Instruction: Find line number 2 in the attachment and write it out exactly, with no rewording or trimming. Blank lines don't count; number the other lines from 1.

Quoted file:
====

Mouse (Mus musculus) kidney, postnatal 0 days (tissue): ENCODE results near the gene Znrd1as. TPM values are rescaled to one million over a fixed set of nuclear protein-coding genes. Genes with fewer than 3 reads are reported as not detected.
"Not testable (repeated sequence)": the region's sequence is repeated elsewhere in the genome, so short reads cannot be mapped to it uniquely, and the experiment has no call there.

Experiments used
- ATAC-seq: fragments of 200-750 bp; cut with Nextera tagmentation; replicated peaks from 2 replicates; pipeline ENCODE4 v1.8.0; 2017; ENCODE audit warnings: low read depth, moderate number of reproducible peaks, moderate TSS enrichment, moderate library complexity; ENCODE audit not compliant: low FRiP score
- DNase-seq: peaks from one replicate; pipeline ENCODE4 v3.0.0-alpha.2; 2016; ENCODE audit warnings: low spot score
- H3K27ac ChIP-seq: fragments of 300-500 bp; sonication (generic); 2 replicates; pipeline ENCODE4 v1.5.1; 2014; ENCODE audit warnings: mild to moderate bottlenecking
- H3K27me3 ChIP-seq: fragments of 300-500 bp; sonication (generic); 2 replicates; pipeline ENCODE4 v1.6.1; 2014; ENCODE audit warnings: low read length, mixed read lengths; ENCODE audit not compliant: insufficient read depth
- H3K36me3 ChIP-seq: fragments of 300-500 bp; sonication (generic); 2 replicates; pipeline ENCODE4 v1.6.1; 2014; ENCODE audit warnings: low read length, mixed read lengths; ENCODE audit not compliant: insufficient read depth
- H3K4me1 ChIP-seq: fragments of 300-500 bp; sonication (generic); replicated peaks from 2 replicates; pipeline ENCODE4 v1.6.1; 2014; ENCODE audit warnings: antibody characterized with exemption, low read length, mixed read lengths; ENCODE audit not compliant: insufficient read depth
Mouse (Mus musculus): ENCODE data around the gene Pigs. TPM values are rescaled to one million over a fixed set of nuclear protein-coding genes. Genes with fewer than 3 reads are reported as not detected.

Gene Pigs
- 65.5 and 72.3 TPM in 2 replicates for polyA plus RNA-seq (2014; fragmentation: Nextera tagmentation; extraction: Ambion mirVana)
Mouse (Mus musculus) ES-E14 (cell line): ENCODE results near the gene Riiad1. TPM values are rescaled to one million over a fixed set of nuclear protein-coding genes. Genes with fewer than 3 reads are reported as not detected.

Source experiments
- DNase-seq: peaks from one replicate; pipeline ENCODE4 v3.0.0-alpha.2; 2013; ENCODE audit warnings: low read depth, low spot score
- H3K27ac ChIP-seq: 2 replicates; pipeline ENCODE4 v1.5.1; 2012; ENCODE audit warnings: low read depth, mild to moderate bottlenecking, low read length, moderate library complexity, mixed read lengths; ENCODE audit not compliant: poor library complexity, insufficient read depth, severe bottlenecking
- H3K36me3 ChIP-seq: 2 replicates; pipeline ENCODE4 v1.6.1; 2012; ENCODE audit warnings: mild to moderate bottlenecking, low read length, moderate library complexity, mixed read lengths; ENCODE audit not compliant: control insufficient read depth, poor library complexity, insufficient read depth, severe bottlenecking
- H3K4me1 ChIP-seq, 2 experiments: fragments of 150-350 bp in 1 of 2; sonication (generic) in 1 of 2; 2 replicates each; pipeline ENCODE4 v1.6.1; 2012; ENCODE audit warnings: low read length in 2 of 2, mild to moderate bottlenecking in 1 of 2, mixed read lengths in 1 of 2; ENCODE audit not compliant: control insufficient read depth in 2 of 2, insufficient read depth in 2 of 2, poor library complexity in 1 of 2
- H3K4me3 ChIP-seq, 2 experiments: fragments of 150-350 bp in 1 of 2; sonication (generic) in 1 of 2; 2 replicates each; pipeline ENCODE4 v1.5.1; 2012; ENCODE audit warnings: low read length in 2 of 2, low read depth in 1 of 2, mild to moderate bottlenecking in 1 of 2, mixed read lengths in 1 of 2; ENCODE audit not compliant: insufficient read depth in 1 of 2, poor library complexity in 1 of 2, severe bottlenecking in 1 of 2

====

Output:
"Not testable (repeated sequence)": the region's sequence is repeated elsewhere in the genome, so short reads cannot be mapped to it uniquely, and the experiment has no call there.